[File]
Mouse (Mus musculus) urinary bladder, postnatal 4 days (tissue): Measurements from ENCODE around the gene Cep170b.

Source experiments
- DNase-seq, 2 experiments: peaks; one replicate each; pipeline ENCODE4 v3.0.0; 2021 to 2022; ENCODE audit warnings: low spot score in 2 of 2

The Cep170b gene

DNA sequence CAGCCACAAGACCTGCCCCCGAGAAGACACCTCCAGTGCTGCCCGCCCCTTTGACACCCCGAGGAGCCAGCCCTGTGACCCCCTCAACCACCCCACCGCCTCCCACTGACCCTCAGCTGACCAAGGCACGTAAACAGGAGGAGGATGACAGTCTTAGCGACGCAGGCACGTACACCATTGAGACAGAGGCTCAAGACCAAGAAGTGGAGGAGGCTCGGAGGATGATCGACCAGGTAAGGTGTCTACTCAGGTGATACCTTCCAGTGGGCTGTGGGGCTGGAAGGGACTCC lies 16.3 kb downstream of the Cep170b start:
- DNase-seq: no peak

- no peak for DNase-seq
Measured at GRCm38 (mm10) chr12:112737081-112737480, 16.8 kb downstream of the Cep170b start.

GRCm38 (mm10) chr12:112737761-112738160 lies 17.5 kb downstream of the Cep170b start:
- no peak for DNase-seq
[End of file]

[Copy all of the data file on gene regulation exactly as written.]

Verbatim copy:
Mouse (Mus musculus) urinary bladder, postnatal 4 days (tissue): Measurements from ENCODE around the gene Cep170b.

Source experiments
- DNase-seq, 2 experiments: peaks; one replicate each; pipeline ENCODE4 v3.0.0; 2021 to 2022; ENCODE audit warnings: low spot score in 2 of 2

The Cep170b gene

DNA sequence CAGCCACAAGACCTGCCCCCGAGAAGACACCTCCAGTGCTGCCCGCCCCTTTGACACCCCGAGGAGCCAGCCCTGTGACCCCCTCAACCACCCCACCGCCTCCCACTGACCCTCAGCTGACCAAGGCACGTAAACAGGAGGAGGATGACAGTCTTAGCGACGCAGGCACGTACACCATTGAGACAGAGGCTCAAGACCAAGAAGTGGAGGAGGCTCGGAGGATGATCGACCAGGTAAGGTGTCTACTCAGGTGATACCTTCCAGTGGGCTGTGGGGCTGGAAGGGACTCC lies 16.3 kb downstream of the Cep170b start:
- DNase-seq: no peak

- no peak for DNase-seq
Measured at GRCm38 (mm10) chr12:112737081-112737480, 16.8 kb downstream of the Cep170b start.

GRCm38 (mm10) chr12:112737761-112738160 lies 17.5 kb downstream of the Cep170b start:
- no peak for DNase-seq